The way that I drafted meant that I had to hope that my opening hand gave me the right set of cards to defeat the Snow control deck – I didn’t have any way of improving my deck or bettering my odds against this kind of deck. Even a small amount of land destruction against this sort of deck could have ended up swinging the game in my favor, without reducing the quality of my deck against White beatdown decks or any of the other decks which land destruction is less good against.

My initial impression of Coldsnap draft, and one that is worth further investigation, is that when drafting, you should be aiming not just to draft a deck, but also to draft a sideboard. Obviously, if you have the 8 Sentinel, 7 War Cry deck, this is less important, but in the course of a three round draft, you are likely to face different strategies – big Green creatures, White beatdown, Blue fliers, snow control – and since you are bound to end up with more than 22-23 playable cards in your colors, it is worth trying to make sure that you have at least some of the cards which are particularly good against each of these strategies. It makes it harder to have to remember to draft a sideboard as well as keeping an eye on your mana curve, but one way to do it is to look through the packs that don’t have anything particularly exciting, particularly towards the end of each pack, and think about whether it would be worth taking a narrower card rather than another 3/3 for 4 or whatever.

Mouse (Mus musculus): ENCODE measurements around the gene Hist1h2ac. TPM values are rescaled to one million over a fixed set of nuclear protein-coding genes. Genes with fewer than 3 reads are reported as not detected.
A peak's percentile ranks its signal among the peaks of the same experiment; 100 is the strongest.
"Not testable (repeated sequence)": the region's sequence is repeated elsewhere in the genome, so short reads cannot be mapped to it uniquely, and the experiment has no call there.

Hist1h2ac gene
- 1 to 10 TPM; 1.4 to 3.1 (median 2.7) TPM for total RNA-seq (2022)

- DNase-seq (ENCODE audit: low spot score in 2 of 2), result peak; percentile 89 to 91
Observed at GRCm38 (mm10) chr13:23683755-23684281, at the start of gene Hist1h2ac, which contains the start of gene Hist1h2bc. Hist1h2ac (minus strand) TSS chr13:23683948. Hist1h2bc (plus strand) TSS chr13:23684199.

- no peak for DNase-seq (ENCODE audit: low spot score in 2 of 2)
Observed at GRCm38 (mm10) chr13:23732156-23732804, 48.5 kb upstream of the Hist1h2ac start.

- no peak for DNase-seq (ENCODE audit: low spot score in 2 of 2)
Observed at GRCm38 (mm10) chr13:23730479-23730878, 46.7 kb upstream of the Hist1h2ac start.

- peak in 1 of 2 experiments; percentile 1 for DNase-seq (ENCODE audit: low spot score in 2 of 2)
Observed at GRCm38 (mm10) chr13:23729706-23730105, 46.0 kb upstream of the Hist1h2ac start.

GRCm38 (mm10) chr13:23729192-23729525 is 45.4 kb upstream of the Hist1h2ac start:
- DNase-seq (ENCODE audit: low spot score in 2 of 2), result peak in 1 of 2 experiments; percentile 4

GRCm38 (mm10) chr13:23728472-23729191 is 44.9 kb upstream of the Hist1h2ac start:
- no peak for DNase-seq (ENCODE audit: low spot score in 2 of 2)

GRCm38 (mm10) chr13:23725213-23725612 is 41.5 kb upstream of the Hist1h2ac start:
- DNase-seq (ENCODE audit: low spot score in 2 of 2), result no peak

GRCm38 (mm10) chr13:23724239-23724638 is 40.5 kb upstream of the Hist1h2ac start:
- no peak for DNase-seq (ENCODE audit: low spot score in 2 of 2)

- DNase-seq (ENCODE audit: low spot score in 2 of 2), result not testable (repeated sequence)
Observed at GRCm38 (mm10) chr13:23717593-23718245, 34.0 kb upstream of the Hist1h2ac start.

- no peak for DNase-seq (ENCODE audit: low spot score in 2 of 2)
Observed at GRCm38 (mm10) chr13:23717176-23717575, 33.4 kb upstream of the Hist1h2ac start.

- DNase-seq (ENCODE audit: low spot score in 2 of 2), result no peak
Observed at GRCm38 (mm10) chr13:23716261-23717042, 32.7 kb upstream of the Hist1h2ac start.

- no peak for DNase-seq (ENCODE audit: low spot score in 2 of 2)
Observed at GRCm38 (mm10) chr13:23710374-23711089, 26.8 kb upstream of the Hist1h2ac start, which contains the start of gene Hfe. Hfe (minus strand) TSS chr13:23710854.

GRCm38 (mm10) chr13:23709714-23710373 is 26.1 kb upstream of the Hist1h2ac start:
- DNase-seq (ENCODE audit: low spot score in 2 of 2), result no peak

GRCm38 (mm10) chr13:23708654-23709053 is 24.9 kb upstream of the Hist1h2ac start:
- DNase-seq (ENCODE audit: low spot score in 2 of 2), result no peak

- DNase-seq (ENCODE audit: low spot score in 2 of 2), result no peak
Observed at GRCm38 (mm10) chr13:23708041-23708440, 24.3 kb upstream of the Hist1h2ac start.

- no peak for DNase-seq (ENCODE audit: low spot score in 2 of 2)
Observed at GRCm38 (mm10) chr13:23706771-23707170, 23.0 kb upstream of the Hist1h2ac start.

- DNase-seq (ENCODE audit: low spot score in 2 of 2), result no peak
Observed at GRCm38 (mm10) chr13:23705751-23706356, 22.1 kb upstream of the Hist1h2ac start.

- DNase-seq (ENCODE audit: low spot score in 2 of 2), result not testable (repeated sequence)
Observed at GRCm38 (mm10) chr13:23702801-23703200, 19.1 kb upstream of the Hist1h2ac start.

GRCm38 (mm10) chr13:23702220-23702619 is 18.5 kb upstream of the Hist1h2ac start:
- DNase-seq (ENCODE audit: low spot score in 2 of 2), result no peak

There’s another PTQ this weekend, and I’ll let you know how I get on. Since I am now working five days a week, rather than seven, I have no real excuse not to write regularly, so I shall try and improve on the total of three articles that I have managed this year.

Until then, may your booster packs contain many Skreds,

Take care

Dan Paskin